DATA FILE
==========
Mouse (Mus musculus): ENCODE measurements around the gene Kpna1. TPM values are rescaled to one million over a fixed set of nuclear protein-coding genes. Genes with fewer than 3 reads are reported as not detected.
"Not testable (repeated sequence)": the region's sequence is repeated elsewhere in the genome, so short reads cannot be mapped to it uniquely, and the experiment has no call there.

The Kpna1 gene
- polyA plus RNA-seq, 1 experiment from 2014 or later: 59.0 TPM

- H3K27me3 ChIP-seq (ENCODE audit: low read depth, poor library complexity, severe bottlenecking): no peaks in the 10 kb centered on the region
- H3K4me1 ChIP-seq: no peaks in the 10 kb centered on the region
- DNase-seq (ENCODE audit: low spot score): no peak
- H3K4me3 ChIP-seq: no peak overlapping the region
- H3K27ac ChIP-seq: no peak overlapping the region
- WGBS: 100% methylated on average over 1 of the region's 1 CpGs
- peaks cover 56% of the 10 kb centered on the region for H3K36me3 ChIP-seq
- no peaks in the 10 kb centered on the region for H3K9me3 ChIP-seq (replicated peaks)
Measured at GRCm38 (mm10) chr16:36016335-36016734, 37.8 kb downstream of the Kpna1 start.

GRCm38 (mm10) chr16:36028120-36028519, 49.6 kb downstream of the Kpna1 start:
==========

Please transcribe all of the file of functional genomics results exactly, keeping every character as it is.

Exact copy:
Mouse (Mus musculus): ENCODE measurements around the gene Kpna1. TPM values are rescaled to one million over a fixed set of nuclear protein-coding genes. Genes with fewer than 3 reads are reported as not detected.
"Not testable (repeated sequence)": the region's sequence is repeated elsewhere in the genome, so short reads cannot be mapped to it uniquely, and the experiment has no call there.

The Kpna1 gene
- polyA plus RNA-seq, 1 experiment from 2014 or later: 59.0 TPM

- H3K27me3 ChIP-seq (ENCODE audit: low read depth, poor library complexity, severe bottlenecking): no peaks in the 10 kb centered on the region
- H3K4me1 ChIP-seq: no peaks in the 10 kb centered on the region
- DNase-seq (ENCODE audit: low spot score): no peak
- H3K4me3 ChIP-seq: no peak overlapping the region
- H3K27ac ChIP-seq: no peak overlapping the region
- WGBS: 100% methylated on average over 1 of the region's 1 CpGs
- peaks cover 56% of the 10 kb centered on the region for H3K36me3 ChIP-seq
- no peaks in the 10 kb centered on the region for H3K9me3 ChIP-seq (replicated peaks)
Measured at GRCm38 (mm10) chr16:36016335-36016734, 37.8 kb downstream of the Kpna1 start.

GRCm38 (mm10) chr16:36028120-36028519, 49.6 kb downstream of the Kpna1 start: